CLOCK CLOCK, TICK-TOCK
So then some time around 1997 Nokia sticked a clock and alarm on the phone (Its astonishing to think that the early mobile phones did not have this basic feature, but yes, this was an innovation). I don't know who did this first for a mobile phone, but I know Nokia had it on the 6110. From this point on we start to see the migration of wristwatch use to the mobile phone as well as alarm clock use.
So yes, how many? I don't have a measure of how many people wore a wristwatch at the peak of that form factor, but since the early parts of this decade, we've seen a migration of wristwatch use to the mobile phone. A Portland University study in 2005 found that only 10% of university students were wearing a wristwatch. The peak year of wristwatch manufacturing was 2004, when 1.35 billion wristwatches were made, according to the JCWA, the Japanese Clock and Wristwatch Association which is the global body for the industry. In 2008 the global production was 1.1 Billion wristwatches and declining (while the phone industry in 2008 and 2009 made around 1.2 Billion phones). Timex has made the most watches in history, with about 1.1 billion produced over a span of 80 years. Currently Timex is a small player with only 38 million wristwatches produced per year. Today the biggest watch brand is Seiko at about 300 million wristwatches sold annually. Most of those, by the way, are no longer manufactured in Japan. Seiko has for example a big manufacturing plant in Singapore.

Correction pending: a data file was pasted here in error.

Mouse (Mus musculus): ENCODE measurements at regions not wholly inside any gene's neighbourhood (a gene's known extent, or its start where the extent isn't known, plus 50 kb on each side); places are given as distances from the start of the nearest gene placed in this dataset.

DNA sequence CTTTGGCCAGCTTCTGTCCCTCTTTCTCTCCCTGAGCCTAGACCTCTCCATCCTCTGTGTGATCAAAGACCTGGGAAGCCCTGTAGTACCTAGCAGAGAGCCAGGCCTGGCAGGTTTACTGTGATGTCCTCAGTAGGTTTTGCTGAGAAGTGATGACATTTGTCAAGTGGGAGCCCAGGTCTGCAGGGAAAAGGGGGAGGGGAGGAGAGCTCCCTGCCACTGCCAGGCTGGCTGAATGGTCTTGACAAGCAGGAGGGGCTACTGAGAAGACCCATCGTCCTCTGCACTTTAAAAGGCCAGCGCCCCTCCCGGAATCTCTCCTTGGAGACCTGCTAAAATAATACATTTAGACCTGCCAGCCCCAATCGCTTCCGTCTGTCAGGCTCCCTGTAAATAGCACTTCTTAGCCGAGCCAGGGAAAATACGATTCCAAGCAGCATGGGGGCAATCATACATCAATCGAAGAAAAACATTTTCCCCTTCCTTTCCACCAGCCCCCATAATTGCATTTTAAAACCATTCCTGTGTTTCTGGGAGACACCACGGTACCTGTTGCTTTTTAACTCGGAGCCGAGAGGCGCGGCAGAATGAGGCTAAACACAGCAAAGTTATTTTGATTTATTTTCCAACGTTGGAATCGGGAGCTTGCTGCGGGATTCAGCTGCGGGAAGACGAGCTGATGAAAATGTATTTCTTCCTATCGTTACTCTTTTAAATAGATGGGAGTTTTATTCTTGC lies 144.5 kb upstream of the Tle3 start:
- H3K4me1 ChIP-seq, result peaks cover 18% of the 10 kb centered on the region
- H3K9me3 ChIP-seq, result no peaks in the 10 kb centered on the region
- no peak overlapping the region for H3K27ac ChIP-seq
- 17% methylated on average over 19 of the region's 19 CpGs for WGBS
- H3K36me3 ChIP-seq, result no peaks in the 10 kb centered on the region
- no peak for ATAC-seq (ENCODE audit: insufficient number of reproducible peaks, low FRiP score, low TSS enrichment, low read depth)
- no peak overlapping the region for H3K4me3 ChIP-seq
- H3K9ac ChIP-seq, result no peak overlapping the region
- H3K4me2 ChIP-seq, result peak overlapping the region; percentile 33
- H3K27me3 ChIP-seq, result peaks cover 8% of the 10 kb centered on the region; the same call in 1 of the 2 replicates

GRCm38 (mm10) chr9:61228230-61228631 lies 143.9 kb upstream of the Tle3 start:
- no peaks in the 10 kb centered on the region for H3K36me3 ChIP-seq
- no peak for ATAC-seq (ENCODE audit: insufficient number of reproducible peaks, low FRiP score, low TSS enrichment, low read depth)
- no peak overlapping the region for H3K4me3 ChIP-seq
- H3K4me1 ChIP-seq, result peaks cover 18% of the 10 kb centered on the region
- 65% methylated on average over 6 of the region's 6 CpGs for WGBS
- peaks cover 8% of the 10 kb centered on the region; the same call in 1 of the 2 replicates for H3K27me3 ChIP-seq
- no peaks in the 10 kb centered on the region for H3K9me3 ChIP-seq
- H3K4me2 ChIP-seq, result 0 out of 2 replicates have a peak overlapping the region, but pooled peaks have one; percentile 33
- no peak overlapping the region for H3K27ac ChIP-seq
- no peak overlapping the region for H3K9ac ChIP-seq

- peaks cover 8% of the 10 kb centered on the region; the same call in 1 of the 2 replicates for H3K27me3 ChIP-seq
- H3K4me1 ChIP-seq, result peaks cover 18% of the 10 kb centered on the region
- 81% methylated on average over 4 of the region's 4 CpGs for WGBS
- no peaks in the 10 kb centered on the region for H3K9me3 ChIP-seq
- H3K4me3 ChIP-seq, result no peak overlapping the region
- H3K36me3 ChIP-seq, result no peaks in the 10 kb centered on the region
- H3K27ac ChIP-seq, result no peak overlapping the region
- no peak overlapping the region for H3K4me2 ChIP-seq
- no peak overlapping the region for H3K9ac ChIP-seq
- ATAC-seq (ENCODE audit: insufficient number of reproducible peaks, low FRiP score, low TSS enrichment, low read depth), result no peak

So Nokia sold about 420 million phones last year, and every one of them had a clock and most phone owners now use the clock as their watch. Of the total shipments, against Timex's 1.1 billion over 80 years, Nokia sold 1.1 billion phones with clocks in the last 2 and a half years. In terms of thinking of time and the past decade, shouldn't we count it as the Nokia decade already?
No? Alarm bells not ringing yet? Then lets do alarm clocks. A 2008 UK study reported in the Birmingham Post revealed that 71% of British people think their home alarm clock is obsolete, as they use their mobile phone as their alarm clock. How does that square with clock shipments? The JCWA also reports on clocks, which fall into three categories: Tabletop clocks (including alarm clocks), wall clocks, and instrument panel clocks like on cars, boats, airplanes etc. The clock manufacturing is still growing but tabletop clocks represent about half of all clocks. In 2007 the total of clocks made was 530 million units and half of those were tabletop clocks, or 265 million. Not all of these were alarm clocks. But yes, Nokia branded alarm-enabled mobile phones alone outsell all brands of stand-alone alarm clocks by something close to 2:1. Time to wake up and smell the cellphone? Nokia decade?